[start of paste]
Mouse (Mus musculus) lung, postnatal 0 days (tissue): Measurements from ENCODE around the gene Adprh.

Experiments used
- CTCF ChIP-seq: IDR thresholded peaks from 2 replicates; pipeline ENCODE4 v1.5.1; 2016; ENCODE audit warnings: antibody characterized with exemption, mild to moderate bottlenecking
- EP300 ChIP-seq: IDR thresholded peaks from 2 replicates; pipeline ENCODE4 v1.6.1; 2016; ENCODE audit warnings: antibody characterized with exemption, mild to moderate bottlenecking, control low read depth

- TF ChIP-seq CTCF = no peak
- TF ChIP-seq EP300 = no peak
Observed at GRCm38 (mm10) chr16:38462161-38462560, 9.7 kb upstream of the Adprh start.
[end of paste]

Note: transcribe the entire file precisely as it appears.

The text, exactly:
Mouse (Mus musculus) lung, postnatal 0 days (tissue): Measurements from ENCODE around the gene Adprh.

Experiments used
- CTCF ChIP-seq: IDR thresholded peaks from 2 replicates; pipeline ENCODE4 v1.5.1; 2016; ENCODE audit warnings: antibody characterized with exemption, mild to moderate bottlenecking
- EP300 ChIP-seq: IDR thresholded peaks from 2 replicates; pipeline ENCODE4 v1.6.1; 2016; ENCODE audit warnings: antibody characterized with exemption, mild to moderate bottlenecking, control low read depth

- TF ChIP-seq CTCF = no peak
- TF ChIP-seq EP300 = no peak
Observed at GRCm38 (mm10) chr16:38462161-38462560, 9.7 kb upstream of the Adprh start.